DPs often shoot surfers with long telephoto lenses. During prep, Kueny recalls, Brain Farm said his crew would be able to use their “bad-ass” Angenieux Optimo 30–300mm. He had to tell them it wasn’t going to be enough. “We found an old Canon 150–600mm and Century did a few conversions of that with the gearing to make it more of a cinema lens,” says Kueny. “That was kind of our go-to lens.” During the shoot, the production purchased the Canon 200–600mm f/1.6, gaining image stabilization and reducing the size of the camera rig.
Some of the most beautiful shots in the film were shot from a helicopter, which Kueny used instead of drones. Operator Peter Thompson would sit in the back of the helicopter’s cab, operating off joysticks, and Kueny would sit in the front as a spotter. “We did one week of drone shooting in Hawaii but ended up only using two shots out of the whole thing,” explains Kueny. “There are still a lot of restrictions to shooting with a drone. The one thing I really notice from a drone and a full-size helicopter is just the sense of scale when you’re passing through a landscape. You’re moving a lot faster, [the helicopter is] a lot bigger, and it really captures the immenseness of these locations.”
Kueny shot most of the film in 5K, but from the helicopter he shot 5.5K at 48 fps with 6:1 compression. For interviews or anything on sticks, he shot at 6K. For surfing sequences, he shot almost everything at 96 fps at 12:1 compression. Storage was a big issue, and the production always had two Pelican 1510 cases filled to the brim with 4 TB hard drives to store footage.
According to Kueny, each location had its own challenges. In West Africa, the biggest challenge was just survival, since the crew had to bring in its own water and generators. The nearest gas station was four hours away. In Brazil, the biggest challenge was security. “Hawaii is challenging because you have to jump through a lot of red tape,” says Kueny. “You have to get the FAA for the heli to get approved. You’re dealing with people on the beach and you’re dealing with other people capturing what you’re capturing, trying to run down the beach and say, ‘Hey don’t use that. We’ll buy it so you don’t put it out on the Internet.’”
View From a Blue Moon was edited on Premiere Pro CC. Kueny edited native .r3d files. The color-grade was performed by Ntropic in Santa Monica, CA, on a tight, four-day schedule. Ntropic's Marshall Plante and Trevor Durtschi prepped the film and split it into four sections, coloring simultaneously in the different sections, and Kueny gave it a one pass to ensure the film finally had a cohesive look. Kueny says the color grade was straightforward; he wanted everything to look as beautiful and natural as possible. “I’m very much a traditionalist in the sense of color,” he explains. “I don’t really like to put looks on things. It gets really hard because the waves are all different colors and if you start to change the look of a wave, people start to notice and it throws them off.”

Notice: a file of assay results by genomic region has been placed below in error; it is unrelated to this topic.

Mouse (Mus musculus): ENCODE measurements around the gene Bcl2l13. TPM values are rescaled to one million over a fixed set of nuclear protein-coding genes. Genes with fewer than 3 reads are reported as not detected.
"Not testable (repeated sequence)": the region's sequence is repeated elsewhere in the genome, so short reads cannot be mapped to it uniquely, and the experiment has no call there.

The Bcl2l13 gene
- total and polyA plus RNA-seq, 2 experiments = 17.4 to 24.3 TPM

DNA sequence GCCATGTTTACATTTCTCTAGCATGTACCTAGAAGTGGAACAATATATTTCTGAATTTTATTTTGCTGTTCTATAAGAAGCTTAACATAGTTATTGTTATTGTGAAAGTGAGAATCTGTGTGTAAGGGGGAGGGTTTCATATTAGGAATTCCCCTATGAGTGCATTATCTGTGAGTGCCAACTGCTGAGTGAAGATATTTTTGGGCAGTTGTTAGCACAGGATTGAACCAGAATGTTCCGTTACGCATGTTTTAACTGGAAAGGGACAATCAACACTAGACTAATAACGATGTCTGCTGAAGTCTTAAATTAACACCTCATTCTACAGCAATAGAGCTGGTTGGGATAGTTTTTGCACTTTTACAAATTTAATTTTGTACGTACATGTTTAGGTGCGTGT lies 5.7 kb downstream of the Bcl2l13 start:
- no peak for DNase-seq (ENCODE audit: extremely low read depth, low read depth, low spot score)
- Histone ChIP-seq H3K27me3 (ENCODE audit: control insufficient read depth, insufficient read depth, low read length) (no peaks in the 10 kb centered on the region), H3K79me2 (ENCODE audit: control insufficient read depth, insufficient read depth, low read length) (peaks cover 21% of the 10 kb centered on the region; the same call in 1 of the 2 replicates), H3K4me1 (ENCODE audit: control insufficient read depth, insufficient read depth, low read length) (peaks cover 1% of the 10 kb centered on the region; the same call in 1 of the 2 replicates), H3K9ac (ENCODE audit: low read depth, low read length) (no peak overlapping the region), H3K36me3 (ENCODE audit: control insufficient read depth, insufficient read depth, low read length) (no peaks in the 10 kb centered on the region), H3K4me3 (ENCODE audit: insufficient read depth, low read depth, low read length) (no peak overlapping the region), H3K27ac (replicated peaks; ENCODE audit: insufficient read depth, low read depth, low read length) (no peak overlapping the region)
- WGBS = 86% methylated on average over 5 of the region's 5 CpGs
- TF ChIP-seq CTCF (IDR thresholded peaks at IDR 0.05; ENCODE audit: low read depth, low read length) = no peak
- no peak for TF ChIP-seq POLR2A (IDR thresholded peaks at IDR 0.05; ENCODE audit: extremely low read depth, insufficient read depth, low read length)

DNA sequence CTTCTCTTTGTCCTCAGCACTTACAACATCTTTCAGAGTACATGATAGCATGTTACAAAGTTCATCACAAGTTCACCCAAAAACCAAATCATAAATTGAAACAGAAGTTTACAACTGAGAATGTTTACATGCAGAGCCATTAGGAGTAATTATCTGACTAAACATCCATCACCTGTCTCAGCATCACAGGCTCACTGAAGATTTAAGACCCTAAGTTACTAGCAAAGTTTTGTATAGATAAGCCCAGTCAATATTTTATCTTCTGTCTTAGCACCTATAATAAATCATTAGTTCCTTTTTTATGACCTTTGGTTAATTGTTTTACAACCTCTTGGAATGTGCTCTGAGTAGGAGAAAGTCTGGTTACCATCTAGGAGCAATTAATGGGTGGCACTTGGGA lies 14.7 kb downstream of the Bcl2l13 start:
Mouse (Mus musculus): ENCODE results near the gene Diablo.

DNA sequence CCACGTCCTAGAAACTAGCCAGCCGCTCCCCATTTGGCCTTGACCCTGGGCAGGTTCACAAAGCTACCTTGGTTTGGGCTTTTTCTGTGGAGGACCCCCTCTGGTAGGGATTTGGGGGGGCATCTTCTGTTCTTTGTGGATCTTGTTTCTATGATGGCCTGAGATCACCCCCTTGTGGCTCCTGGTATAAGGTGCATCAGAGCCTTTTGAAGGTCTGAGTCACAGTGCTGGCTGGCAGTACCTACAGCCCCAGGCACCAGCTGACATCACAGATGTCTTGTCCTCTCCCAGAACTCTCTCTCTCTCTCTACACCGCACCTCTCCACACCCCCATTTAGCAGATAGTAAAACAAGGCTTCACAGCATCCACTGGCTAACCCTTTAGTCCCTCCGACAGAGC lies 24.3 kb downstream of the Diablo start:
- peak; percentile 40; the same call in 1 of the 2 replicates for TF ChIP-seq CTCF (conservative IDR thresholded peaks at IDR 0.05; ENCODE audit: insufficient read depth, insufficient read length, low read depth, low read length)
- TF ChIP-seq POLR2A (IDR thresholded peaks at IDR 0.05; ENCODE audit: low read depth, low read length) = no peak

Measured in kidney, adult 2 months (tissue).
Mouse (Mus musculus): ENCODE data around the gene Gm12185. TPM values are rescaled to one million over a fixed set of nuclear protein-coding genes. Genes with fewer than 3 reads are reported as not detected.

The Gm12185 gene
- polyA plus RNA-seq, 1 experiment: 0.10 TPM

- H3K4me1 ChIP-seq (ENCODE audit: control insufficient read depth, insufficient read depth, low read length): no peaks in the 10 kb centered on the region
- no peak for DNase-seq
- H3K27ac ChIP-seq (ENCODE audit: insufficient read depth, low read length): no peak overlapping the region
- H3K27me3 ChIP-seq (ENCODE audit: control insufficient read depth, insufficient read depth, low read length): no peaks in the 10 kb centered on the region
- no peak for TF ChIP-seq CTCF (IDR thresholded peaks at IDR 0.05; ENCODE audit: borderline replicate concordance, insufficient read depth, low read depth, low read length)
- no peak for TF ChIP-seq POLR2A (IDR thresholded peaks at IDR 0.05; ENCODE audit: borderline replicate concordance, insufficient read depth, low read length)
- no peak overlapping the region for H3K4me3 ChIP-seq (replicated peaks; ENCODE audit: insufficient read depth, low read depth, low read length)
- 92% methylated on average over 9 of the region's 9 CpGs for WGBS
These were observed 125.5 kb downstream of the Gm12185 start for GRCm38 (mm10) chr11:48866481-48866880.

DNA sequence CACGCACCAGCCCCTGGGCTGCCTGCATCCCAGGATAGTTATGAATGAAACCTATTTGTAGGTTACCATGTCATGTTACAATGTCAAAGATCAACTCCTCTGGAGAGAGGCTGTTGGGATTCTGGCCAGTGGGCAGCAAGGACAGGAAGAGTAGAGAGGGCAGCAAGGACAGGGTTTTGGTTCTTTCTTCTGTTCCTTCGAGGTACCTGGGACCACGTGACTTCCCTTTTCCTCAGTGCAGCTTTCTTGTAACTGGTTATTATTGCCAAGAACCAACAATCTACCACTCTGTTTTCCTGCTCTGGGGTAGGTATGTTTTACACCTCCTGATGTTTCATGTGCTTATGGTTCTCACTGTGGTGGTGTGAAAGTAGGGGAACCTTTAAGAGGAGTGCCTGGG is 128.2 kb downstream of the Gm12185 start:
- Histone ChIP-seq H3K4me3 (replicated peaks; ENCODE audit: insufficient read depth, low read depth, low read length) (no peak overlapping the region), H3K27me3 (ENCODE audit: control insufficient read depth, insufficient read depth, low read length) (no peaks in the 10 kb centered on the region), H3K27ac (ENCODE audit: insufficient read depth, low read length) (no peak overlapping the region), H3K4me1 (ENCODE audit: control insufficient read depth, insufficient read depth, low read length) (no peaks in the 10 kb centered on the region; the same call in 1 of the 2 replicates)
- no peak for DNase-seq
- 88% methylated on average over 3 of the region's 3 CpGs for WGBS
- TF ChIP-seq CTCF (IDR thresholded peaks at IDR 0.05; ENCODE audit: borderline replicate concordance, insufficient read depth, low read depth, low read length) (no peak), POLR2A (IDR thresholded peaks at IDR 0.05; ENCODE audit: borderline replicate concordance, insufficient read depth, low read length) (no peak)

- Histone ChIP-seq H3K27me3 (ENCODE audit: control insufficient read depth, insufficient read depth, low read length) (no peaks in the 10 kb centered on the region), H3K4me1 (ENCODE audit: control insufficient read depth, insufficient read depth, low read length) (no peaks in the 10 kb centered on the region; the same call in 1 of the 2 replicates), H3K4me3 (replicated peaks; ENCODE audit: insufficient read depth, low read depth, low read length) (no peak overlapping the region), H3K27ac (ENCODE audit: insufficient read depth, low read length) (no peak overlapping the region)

At 59 minutes, View From a Blue Room really represents the cutting edge of distribution. The film had its premiere on November 11, 2015, when screenings were held on the same day in seven locations: Hawaii; Cape Town, South Africa; New South Wales, Australia; Tokyo, Japan; São Paulo, Brazil; Orange County, California; and Paris, France. Since then, the film has been released on digital platforms including iTunes, Vimeo On Demand, Google Play, Amazon, PlayStation and Xbox, as well as on DVD and Blu-ray. “We also created a 200-page book to go along with the film that was edited by Craig Stecyk—a prolific skateboarder who shaped action sports over the past 30 years,” says Kueny. “Also, John travels the WSL [World Surfing League] tour next year, and at every stop he goes to compete there will be a showing and a book tour at each stop. That should sustain the film over next year.”